Most people don’t give bitters the time of day. They’re often a cocktail afterthought, something you finish a drink with to the tune of just a few drops. Yet when properly understood and used right, bitters can elevate your favorite cocktails to incredible new heights.
While bitters like Angostura are hugely popular (and for good reason), there are lots of other kinds out there, often made to accompany a specific spirit or cocktail. Many bars make their own in house by using fragrant ingredients of their own liking. We like to think of them a bit like good olive oil or truffles. You don’t need a lot, but when you have the right kind of bitters, a little can do a lot to enhance the taste and quality of a drink.
We reached out to Alex Anderson for some pro insights on the topic. Anderson is the bar manager at Portland’s Takibi, a Japanese-inspired restaurant and bar with a drink program overseen by Jim Meehan. She was nice enough to offer some education as well as some tips on making bitters at home.
“Bitters are typically made using a high-proof neutral-based alcohol that is infused with herbs, roots, bark, etc.,” Anderson says. “This creates a concentrated flavor that is classically used in small amounts to add depth and flavor to cocktails.” For signature drinks, the importance of
“Manhattans, old fashioneds, and other classic cocktails I honestly think shouldn’t be made if you don’t have the few dashes of the bitter element,” she says. “There are also modern cocktails that use an ounce and a half to two ounces of bitters in drinks that are big flavor bombs and worth a try.”
Nowadays there are all kinds of flavors, from
What kind does Anderson like? “There are so many companies creating beautiful bitters in so many flavors, I think you can find [that] what you’re looking for is already out there,” she says. “The market has expanded beyond Angostura and Peychaud’s. Don’t get me wrong — they’re both perfect and great in many cocktails. Two of my favorite innovative
Like so many items in the food and drinks landscape, bitters began as a medicinal agent. Some of the most common ingredients in
“Making your own bitters at home is simple,” Anderson says. “In a jar, add whatever flavors of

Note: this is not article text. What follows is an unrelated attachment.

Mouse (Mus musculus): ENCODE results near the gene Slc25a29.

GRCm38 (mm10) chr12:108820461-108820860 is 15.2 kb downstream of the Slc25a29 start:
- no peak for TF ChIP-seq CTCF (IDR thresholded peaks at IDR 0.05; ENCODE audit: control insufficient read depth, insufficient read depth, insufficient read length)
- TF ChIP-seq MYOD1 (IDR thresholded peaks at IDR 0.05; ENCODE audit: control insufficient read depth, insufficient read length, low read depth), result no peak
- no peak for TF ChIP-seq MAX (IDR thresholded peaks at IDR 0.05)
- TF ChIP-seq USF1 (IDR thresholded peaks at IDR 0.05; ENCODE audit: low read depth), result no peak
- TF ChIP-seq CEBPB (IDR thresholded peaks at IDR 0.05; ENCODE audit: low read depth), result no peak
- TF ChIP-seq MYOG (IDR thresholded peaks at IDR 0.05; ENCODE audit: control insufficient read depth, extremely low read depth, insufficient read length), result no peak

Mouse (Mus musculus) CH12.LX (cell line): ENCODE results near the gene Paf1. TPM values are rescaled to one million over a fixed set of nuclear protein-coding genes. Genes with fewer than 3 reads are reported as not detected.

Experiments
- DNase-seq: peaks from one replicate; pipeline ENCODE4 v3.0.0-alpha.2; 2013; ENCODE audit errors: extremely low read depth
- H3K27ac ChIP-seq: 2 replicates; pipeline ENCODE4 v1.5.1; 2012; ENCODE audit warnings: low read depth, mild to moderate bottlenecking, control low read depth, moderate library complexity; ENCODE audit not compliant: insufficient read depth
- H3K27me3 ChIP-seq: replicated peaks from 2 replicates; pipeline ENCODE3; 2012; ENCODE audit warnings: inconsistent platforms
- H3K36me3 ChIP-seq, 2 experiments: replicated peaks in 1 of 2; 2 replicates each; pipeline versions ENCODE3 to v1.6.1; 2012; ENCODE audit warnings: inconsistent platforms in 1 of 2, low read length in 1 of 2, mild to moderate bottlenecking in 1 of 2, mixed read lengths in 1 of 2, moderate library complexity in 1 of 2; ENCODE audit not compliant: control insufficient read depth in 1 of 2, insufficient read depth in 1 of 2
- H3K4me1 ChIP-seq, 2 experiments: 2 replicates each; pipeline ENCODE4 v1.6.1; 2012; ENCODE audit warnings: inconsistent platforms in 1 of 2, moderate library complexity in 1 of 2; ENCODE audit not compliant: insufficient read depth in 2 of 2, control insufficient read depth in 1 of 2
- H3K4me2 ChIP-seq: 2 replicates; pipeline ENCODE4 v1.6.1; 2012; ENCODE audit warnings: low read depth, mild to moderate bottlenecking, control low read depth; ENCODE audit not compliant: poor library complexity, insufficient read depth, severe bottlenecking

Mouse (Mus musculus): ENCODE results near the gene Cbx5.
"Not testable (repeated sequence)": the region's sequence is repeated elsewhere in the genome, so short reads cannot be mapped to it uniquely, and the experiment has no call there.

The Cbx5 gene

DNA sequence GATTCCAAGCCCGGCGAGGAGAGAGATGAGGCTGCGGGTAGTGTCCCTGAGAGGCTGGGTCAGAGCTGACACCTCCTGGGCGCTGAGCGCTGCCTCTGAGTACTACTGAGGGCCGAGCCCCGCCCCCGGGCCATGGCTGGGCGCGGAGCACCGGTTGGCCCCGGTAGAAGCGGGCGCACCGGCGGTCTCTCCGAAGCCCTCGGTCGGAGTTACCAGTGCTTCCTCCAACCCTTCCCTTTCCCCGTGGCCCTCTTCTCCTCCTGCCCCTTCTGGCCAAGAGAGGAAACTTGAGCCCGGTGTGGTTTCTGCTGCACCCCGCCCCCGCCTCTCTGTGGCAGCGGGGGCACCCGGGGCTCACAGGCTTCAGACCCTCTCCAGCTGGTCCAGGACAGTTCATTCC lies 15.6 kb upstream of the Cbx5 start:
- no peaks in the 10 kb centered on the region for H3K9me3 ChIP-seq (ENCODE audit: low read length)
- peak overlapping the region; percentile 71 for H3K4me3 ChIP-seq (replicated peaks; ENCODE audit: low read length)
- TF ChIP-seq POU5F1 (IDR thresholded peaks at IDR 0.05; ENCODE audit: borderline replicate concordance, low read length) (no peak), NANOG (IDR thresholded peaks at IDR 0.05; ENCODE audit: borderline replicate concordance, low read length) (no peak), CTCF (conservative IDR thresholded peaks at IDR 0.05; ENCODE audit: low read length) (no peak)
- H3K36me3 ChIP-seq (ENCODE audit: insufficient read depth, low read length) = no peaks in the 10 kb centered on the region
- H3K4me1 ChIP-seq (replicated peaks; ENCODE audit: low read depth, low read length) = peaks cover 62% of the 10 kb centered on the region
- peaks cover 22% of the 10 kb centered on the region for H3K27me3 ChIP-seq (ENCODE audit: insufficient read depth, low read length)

We like the following recipe from Food and Wine. Just keep in mind that you’ll need to be patient, as bitters take a while to absorb the many components that are added to the mix.
- 1 cup 100-proof grain alcohol (such as moonshine)
- 1 tablespoon toasted cardamom seeds
- 1 tablespoon toasted coriander seeds
- 1 tablespoon dried and chopped dandelion root
- 1 tablespoon chopped quassia bark chips
- 1 teaspoon toasted caraway seeds
- 3 (3- x 1/2-inch) orange peel strips (from 1 orange with the white pith completely removed)
- 2 (3- x 1/2-inch) grapefruit peel strips (from 1 grapefruit with the white pith completely removed)
- 5 cups water
- ¼ cup granulated sugar
- Put alcohol, cardamom, coriander, dandelion root, quassia bark, caraway, orange peels, and grapefruit peels in a jar and cover tightly with lid.
- Store the mixture in a cool, dark place and wait until alcohol is infused with the aromatics (14–31 days). Gently shake the jar once per day to even things out.
- Put cheesecloth over a fine strainer and set over another jar. Strain alcohol mixture and set aside the solids.
- Crush solids with a mortar and pestle to a coarsely ground texture.
- Stir together ground aromatics and 1/2 cup water in a small saucepan. Bring to a boil and remove saucepan from heat.
- Cover and let rest at room temperature for 7 to 10 minutes.
- Add infused water mixture to alcohol mixture in jar. Secure with a lid and return to its cool, dark place until flavorful (at least 5 days, up to 2 weeks). Shake the jar gently every day.
- When ready, pour mixture through a cheesecloth-lined strainer into a bowl or jar and discard any solids.
- Cook sugar in a small skillet until it smells nutty and is amber in color, approximately for 4 to 5 minutes.
- Quickly add caramelized sugar to infused alcohol-water mixture; it will solidify. Whisk lightly for 1-2 minutes, until sugar is dissolved.
- Pour bitters through a mesh strainer into a jar or other container for storage and get rid of any solids. Secure with a lid. Note that bitters can be stored for up to a year, provided they are in a relatively cool (room-temperature) environment.
When making bitters, it’s important to be mindful of what you’re up to.
“I will say, I don’t think making bitters at home is necessary or even a hundred percent safe,” Anderson admits. “Certain herbs, flowers, and roots are safe in small amounts, but even a slight amount over the recommended measurement can turn into poison. Sometimes the symptoms are just a slight headache or body fatigue, but there are even worse things that could happen if you use too much of the wrong ingredient.”
So if you do decide to make bitters at home, exercise some caution. If you decide it’s not worth the risk, as Anderson says, there are plenty of great pre-made options out there to enjoy. Now get to mixing!
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